Taipei, Nov. 3 (CNA) A government-funded program that provides free flu vaccine shots to vulnerable people has fewer than 500,000 shots still available, top health officials said Tuesday.
The program, which kicked off on Oct. 5, offered a total of 6.03 million flu shots to citizens and legal residents of Taiwan who fall into groups considered high-risk, according to the Centers for Disease Control (CDC).
These include minors, ranging in age from 6 months to senior high school; people over the age of 65; those with high-risk chronic, rare or serious diseases or severe injuries; expectant mothers; parents of babies under 6 months old; and those working in specific industries.
Healthy people between the ages of 50 and 64 were also initially offered free vaccine shots, but health officials decided to halt these shots on Oct. 16 amid unexpectedly high demand.
To date, over 4.74 million of the free flu shots have been administered, the CDC said on Tuesday, and excluding the amount that will be distributed to schools, fewer than 500,000 remain available.
The percentage of children under six years old who have received the vaccine, currently at 39.9 percent, is still lower than in past years, however, and CDC officials called on parents to have their children vaccinated as soon as possible.
Young children are at high risk of suffering serious complications related to the flu, including pneumonia, otitis media and meningitis, CDC physician Lin Yung-ching (林詠青) said at a press conference.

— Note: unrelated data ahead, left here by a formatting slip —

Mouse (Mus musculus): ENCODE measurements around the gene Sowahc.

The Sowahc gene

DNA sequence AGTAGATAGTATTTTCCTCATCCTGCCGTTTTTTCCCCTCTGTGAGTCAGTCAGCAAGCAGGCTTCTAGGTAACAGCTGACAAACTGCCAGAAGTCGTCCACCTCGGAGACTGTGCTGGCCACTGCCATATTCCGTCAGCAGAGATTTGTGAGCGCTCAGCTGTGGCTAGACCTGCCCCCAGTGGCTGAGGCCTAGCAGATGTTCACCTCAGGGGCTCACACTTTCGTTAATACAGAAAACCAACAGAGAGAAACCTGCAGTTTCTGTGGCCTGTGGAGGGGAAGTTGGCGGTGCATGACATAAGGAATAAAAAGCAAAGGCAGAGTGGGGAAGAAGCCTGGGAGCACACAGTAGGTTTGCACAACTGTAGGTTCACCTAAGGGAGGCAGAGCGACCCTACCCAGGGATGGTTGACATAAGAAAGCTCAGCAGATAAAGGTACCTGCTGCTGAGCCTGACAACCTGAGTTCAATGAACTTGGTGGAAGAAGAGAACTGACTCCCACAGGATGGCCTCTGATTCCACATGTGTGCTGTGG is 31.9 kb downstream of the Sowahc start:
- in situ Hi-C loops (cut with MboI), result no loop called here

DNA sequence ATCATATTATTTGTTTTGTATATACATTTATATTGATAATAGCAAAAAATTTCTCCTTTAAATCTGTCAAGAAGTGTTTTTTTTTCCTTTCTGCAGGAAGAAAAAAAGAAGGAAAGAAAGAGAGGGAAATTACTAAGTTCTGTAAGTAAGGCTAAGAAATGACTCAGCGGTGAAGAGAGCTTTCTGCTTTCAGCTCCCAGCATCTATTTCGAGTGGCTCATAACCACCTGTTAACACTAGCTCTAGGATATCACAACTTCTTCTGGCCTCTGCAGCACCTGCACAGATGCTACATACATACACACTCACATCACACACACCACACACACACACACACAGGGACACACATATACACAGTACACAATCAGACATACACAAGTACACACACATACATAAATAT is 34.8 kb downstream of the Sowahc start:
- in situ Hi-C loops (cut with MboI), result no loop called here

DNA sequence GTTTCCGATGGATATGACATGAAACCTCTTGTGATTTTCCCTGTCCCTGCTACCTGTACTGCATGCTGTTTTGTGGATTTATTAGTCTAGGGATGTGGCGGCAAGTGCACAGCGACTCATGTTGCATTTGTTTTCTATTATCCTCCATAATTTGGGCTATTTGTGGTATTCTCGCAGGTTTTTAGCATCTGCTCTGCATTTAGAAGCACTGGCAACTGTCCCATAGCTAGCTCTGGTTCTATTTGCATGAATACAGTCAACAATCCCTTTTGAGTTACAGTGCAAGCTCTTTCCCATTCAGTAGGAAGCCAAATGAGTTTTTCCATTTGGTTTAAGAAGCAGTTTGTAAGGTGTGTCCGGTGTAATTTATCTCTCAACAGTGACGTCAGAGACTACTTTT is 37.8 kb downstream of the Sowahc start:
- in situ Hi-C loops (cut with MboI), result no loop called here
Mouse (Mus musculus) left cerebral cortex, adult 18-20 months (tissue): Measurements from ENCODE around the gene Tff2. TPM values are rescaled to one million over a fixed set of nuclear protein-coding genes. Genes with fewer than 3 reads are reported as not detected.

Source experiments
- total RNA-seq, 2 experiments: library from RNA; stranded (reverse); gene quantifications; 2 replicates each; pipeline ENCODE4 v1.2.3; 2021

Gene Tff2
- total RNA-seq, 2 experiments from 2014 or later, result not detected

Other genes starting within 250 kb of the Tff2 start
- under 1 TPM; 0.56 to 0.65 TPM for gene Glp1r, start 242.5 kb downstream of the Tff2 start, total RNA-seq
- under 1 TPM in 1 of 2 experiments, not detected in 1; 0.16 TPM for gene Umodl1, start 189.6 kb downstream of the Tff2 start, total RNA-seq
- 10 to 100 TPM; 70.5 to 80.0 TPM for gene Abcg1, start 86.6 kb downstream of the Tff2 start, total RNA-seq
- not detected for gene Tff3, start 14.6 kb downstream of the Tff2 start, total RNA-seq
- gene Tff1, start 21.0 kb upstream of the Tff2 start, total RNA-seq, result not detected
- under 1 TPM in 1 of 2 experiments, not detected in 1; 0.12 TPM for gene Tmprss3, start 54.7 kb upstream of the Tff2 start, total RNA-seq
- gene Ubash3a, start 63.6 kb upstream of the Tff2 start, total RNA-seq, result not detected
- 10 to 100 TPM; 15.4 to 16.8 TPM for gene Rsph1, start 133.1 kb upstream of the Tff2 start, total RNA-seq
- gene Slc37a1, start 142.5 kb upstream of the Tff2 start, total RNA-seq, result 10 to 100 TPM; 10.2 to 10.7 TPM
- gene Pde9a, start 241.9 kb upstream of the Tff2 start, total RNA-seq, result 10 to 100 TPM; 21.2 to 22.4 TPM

Infants aged 6 to 12 months old who receive the vaccine have 80 percent less chance of getting the flu, CDC Deputy Director-General Chuang Jen-hsiang (莊人祥) added.
Also on Tuesday, Chuang said that both Singapore and Malaysia have resumed the administration of flu vaccines produced by two brands, South Korean company SK Bioscience and French company Sanofi.
Both initially halted the administration of the vaccines after more than 50 people died soon after receiving shots in South Korea.
After reviewing reports and data provided by South Korean health authorities, Singapore and Malaysia resumed offering the vaccines on Oct. 31 and Nov. 3, respectively, Chuang said.
Chuang also said at the press conference that it was unlikely the flu vaccine played a role in the recent death of a woman in her 70s who died shortly after receiving it.
According to Chuang, the woman suffered from chronic kidney issues, diabetes, hypertension, cardiovascular disease and had a heart stent. She received the free flu vaccine on Oct. 19 and died six days later in her sleep.
Her cause of death has been ruled as heart failure, and two experts consulted by the CDC concurred, Chuang said.
So far this year, 238 people have reported adverse symptoms after receiving the flu vaccine, of which 67 said their symptoms were serious and eight have died.
However, the reports do not mean that the symptoms and deaths were caused by the flu vaccine, and the CDC has already ruled out the vaccine as the reason for the eight deaths.
In 2019 flu season, 118 people reported adverse symptoms they believed to be linked to the flu vaccine, and no deaths were reported as being possibly linked to the vaccine.